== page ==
The last year has seen one catastrophe after another. A rash of terrorist attacks has heightened security concerns; Britain’s decision to leave the union has raised fears of a contagion of other “exits”; and an influx of migrants and refugees from the Middle East and North Africa has placed burdens on labor markets, stressed social services and inflamed public anxieties.
The election campaign in the United States has revealed a similar malaise. Many Americans, especially in rural and blue-collar areas, are pessimistic about the future and nostalgic for a seemingly better past. As in Europe, there is widespread mistrust of elites and experts, and feverish enthusiasm for anti-establishment populists.
With this backlash comes the threat of protectionism in economics, isolationism in foreign policy, and a resurgent nativism and xenophobia in politics — precisely the toxic mix that the North American and European visionaries of Atlanticism sought to prevent when they laid its foundations.
Fortunately, stewards of that legacy remain in power in most Western capitals. And many citizens of European Union countries, especially the younger generations, tend to identify as Europeans, whatever their nationality. Despite Brexit, this is still true of many Britons.
That still leaves Europe’s elected officials with an onerous task. They must convince majorities of their citizens that 27 member states can better protect them within the European Union than without it.
To do so, the union’s institutions need to streamline decision-making while improving cooperation. In particular, they must prove effective in thwarting terrorists, whether they are infiltrators from the Middle East or homegrown. The attacks perpetrated this year by European citizens underscore the need for a long-term strategy to tackle alienation and radicalization within Europe’s Muslim communities.
That talismanic Euro-word, integration, finds new relevance: Instead of segregating migrants and asylum seekers in enclaves like those in inner-city Brussels or among the banlieues of Paris, several European municipalities are exploring ways to accelerate the process of assimilation by providing low-cost housing, education and job training. Starting and funding such programs would be challenging under normal circumstances, but the difficulties are especially acute now, when virtually all Western European governments are on the defensive and several face daunting electoral challenges from nationalist opponents in the year ahead.
Mr. Putin has all too successfully stoked the sense of peril and fear of failure in the West. The Kremlin is backing insurgent euroskeptic parties, bullying Russia’s neighbors and trying to undo sanctions imposed after its illegal annexation of Crimea and intervention in eastern Ukraine. Against such subversion, the NATO alliance needs beefing up to help prevent Europe’s political disintegration — and this must be a major priority for any incoming United States administration.
The next president will have domestic challenges as well, given the gridlock between the executive and legislative branches, and an inward turn in the public mood. The current polarizing and dispiriting presidential campaign may also cast a pall over the future.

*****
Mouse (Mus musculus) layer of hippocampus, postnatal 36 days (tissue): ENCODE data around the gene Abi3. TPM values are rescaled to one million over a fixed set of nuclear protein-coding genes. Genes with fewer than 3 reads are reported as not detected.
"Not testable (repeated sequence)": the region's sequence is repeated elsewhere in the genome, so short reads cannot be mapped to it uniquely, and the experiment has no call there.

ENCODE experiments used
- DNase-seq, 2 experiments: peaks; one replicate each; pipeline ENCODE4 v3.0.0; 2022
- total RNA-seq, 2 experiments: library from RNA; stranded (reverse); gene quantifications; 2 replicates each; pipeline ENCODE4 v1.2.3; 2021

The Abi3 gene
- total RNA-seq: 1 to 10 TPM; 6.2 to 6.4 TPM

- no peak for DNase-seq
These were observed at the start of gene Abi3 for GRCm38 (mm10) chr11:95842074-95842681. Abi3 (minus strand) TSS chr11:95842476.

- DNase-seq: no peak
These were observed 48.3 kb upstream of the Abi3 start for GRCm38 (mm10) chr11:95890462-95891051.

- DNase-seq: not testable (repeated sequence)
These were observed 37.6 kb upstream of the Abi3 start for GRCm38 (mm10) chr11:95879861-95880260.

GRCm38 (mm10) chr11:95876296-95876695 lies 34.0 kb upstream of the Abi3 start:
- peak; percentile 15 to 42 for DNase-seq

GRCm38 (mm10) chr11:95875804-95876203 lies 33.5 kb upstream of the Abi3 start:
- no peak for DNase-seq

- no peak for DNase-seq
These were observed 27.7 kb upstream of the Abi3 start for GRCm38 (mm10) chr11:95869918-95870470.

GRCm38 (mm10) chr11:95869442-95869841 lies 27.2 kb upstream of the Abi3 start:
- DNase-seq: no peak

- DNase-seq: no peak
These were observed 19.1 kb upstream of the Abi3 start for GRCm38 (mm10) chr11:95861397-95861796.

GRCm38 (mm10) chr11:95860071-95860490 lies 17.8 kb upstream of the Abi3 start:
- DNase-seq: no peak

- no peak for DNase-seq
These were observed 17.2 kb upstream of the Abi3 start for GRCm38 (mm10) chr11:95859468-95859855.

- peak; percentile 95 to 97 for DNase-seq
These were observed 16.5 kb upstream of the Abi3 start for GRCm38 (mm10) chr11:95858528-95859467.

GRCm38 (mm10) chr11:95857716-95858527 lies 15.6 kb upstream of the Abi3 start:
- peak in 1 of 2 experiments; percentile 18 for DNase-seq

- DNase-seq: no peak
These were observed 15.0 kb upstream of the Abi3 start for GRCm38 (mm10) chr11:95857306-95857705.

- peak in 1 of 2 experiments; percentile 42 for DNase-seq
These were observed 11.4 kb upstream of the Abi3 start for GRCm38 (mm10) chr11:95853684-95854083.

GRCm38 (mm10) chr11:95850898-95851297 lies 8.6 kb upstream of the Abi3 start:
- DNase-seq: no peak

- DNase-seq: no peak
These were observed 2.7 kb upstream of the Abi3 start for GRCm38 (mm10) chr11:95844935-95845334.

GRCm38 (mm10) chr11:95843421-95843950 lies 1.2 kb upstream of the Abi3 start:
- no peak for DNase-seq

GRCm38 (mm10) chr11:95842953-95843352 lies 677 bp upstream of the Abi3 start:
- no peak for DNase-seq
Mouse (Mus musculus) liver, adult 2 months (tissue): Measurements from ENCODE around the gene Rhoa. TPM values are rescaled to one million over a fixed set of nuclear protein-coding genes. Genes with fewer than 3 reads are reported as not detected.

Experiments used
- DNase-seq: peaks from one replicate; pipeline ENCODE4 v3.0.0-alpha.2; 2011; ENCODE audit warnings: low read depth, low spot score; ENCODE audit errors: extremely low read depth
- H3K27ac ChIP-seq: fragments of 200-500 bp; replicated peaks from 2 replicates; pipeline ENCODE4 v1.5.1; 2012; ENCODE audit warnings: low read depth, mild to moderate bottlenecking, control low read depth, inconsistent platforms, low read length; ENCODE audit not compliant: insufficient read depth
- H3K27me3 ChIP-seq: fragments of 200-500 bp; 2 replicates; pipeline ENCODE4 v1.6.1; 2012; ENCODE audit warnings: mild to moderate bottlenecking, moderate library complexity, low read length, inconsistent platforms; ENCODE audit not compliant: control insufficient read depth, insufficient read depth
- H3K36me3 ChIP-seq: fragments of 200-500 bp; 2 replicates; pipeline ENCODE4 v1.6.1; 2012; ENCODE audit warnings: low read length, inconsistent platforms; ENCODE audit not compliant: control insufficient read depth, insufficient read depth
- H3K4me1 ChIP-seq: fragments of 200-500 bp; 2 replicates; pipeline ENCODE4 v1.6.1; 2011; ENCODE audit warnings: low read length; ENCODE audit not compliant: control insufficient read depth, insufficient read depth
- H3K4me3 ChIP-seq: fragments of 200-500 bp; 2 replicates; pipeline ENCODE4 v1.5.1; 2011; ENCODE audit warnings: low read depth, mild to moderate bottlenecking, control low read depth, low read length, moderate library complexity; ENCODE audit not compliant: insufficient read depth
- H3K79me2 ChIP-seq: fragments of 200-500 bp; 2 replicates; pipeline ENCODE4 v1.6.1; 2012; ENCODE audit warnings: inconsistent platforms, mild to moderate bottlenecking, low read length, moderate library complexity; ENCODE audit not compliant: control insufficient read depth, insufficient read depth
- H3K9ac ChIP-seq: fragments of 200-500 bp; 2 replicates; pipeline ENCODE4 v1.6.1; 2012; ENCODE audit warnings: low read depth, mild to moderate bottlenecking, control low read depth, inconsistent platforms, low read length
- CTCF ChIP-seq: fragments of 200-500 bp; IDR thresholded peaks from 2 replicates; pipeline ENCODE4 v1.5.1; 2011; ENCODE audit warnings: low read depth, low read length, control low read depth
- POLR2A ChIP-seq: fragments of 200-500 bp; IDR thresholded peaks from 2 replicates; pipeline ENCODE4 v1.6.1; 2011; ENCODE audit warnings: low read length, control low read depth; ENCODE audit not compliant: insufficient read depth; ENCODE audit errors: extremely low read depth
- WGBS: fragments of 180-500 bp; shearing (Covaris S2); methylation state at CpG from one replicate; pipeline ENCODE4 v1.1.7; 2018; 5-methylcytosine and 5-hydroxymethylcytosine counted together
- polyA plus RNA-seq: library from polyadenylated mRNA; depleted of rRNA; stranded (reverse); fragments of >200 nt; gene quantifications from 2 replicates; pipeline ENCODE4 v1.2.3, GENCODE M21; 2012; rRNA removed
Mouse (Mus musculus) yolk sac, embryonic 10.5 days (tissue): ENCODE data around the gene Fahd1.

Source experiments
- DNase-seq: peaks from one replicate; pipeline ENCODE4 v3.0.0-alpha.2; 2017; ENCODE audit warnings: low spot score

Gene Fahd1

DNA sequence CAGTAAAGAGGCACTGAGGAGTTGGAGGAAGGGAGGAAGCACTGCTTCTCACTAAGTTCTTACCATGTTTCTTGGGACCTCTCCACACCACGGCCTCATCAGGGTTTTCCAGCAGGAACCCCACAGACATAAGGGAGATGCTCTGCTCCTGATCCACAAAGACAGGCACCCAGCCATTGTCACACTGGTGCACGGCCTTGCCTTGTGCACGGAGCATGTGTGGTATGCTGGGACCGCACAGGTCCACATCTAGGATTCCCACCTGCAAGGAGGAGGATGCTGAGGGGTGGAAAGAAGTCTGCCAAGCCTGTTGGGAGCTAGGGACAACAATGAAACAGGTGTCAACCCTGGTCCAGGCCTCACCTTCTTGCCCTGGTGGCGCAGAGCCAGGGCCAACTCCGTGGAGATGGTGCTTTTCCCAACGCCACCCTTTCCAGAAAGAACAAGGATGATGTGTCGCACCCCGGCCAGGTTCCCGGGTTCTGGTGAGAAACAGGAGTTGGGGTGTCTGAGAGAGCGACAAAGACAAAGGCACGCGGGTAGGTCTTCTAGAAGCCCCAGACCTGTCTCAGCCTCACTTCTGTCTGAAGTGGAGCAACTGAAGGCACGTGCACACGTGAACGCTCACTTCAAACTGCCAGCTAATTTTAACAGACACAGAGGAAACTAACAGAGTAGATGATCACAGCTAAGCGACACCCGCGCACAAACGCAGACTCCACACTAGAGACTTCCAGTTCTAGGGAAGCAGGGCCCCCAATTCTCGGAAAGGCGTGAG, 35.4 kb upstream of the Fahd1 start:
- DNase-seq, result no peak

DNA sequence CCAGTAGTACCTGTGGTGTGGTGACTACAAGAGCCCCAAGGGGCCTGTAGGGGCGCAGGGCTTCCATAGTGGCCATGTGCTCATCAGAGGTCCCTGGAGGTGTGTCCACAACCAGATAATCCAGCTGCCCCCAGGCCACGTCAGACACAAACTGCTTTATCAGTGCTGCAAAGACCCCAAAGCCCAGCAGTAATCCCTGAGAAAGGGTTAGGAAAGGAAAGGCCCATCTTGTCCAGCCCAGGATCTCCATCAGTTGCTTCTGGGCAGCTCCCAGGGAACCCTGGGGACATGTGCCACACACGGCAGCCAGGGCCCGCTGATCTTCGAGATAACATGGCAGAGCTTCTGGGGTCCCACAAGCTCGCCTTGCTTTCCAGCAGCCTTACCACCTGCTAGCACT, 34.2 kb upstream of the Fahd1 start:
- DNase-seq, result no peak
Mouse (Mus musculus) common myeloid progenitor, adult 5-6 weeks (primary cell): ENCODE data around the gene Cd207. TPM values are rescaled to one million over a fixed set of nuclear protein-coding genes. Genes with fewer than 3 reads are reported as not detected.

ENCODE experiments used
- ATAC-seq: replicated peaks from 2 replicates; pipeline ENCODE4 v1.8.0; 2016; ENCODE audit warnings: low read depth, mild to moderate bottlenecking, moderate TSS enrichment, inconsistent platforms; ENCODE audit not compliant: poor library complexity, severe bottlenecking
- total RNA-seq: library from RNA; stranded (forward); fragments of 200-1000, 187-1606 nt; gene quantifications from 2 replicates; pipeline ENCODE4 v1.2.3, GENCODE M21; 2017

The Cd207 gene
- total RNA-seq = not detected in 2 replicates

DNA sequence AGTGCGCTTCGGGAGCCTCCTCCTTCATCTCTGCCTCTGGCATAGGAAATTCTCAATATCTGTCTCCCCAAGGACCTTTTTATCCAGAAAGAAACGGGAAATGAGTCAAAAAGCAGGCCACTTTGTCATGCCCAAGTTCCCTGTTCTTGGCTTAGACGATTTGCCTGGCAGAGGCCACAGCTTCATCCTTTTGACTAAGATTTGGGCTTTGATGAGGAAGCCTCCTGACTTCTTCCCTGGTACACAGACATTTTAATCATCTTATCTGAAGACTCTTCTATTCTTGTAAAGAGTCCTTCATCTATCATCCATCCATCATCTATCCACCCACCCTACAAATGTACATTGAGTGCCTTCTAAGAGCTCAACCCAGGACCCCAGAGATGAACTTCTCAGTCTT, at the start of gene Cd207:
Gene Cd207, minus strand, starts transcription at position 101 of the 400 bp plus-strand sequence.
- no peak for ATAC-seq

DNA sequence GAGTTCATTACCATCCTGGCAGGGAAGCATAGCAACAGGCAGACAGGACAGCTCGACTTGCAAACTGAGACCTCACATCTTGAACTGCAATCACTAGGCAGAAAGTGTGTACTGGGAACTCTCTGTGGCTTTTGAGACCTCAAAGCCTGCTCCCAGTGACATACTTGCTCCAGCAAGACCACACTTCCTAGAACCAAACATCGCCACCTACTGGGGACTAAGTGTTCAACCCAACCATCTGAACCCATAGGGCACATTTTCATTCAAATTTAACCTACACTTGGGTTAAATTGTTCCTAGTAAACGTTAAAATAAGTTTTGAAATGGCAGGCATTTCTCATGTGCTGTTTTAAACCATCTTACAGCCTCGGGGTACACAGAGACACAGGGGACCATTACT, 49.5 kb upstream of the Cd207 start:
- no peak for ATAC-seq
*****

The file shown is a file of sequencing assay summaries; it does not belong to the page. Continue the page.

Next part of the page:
These handicaps make it even more important for Western governments to address their citizens’ legitimate concerns about the impact of globalization. They must work to cement a new political consensus that will restore public support for free and fair international trade. Persuading the newly industrialized nations with export-based economies to adopt better labor practices and environmental policies, and to respect human rights, is not enough. There will have to be remedial action at home. Vulnerable workers in developed nations deserve better safety nets, as well as ambitious and effective retraining opportunities in growing sectors of economy.
Citizens’ sense that the system is unfair needs addressing, too. Big business is ripe for reform. Newcomers to the marketplace should have a better chance in markets that are now dominated by mega-monopolies. American-based corporations should not be able to exploit tax rules that allow them to shift profits to the lowest tax jurisdictions.
For globalization to be politically sustainable, it must be more economically equitable. Measures like these would begin to persuade a critical mass of people at global, regional and national levels that they, too, can share in a new wave of prosperity.
Restoring social progress on this scale will succeed only if it has buy-in from all segments of society. But the innovation and direction must come from the top. In enlisting their constituents’ support for a renewed commitment to Atlanticism, this generation of Western leaders faces the greatest and most consequential test in 70 years.
Javier Solana is a former foreign minister of Spain, high representative for the European Union’s common foreign and security policy and secretary general of the North Atlantic Treaty Organization. Strobe Talbott is the president of the Brookings Institution and a former United States deputy secretary of state.